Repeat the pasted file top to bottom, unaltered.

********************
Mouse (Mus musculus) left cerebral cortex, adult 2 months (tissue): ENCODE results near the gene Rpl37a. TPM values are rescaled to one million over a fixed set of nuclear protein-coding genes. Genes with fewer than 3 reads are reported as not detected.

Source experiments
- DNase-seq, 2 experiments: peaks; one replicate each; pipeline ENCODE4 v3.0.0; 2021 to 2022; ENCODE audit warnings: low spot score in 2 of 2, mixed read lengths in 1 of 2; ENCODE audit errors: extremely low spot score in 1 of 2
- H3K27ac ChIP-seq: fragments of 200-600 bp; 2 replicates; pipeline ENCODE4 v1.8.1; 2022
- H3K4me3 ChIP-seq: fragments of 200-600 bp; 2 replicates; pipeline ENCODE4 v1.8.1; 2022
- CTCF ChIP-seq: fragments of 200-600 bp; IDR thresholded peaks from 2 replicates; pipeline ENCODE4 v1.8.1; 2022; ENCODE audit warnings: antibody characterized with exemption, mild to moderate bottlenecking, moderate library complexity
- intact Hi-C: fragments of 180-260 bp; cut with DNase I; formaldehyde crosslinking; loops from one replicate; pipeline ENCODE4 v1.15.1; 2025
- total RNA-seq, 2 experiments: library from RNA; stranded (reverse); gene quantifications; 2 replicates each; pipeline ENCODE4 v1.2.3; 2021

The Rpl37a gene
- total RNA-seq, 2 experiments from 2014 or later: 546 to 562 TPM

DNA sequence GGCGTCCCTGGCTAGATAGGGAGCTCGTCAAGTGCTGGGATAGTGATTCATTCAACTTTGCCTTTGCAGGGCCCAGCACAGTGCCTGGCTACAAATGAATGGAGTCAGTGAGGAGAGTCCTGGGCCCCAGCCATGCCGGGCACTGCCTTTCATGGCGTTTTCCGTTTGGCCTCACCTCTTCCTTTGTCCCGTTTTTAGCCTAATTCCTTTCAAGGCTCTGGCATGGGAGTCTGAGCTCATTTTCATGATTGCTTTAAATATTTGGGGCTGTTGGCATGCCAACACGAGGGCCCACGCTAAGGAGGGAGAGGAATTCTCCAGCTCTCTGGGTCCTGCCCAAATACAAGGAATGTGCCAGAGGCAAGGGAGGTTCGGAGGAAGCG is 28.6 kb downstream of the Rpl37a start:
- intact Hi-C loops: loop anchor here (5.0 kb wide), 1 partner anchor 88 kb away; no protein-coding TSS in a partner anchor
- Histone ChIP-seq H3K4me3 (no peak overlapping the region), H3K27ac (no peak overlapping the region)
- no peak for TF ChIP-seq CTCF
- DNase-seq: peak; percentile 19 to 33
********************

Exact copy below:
Mouse (Mus musculus) left cerebral cortex, adult 2 months (tissue): ENCODE results near the gene Rpl37a. TPM values are rescaled to one million over a fixed set of nuclear protein-coding genes. Genes with fewer than 3 reads are reported as not detected.

Source experiments
- DNase-seq, 2 experiments: peaks; one replicate each; pipeline ENCODE4 v3.0.0; 2021 to 2022; ENCODE audit warnings: low spot score in 2 of 2, mixed read lengths in 1 of 2; ENCODE audit errors: extremely low spot score in 1 of 2
- H3K27ac ChIP-seq: fragments of 200-600 bp; 2 replicates; pipeline ENCODE4 v1.8.1; 2022
- H3K4me3 ChIP-seq: fragments of 200-600 bp; 2 replicates; pipeline ENCODE4 v1.8.1; 2022
- CTCF ChIP-seq: fragments of 200-600 bp; IDR thresholded peaks from 2 replicates; pipeline ENCODE4 v1.8.1; 2022; ENCODE audit warnings: antibody characterized with exemption, mild to moderate bottlenecking, moderate library complexity
- intact Hi-C: fragments of 180-260 bp; cut with DNase I; formaldehyde crosslinking; loops from one replicate; pipeline ENCODE4 v1.15.1; 2025
- total RNA-seq, 2 experiments: library from RNA; stranded (reverse); gene quantifications; 2 replicates each; pipeline ENCODE4 v1.2.3; 2021

The Rpl37a gene
- total RNA-seq, 2 experiments from 2014 or later: 546 to 562 TPM

DNA sequence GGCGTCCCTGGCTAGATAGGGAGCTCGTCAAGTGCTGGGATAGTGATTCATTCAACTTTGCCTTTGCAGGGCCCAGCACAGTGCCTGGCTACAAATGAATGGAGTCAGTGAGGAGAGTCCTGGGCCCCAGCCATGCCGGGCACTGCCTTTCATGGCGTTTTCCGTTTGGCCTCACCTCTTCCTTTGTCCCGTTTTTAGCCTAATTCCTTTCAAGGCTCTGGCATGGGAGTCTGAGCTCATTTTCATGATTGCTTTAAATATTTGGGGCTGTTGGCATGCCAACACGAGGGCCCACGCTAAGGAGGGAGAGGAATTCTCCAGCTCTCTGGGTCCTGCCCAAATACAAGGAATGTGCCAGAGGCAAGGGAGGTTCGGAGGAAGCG is 28.6 kb downstream of the Rpl37a start:
- intact Hi-C loops: loop anchor here (5.0 kb wide), 1 partner anchor 88 kb away; no protein-coding TSS in a partner anchor
- Histone ChIP-seq H3K4me3 (no peak overlapping the region), H3K27ac (no peak overlapping the region)
- no peak for TF ChIP-seq CTCF
- DNase-seq: peak; percentile 19 to 33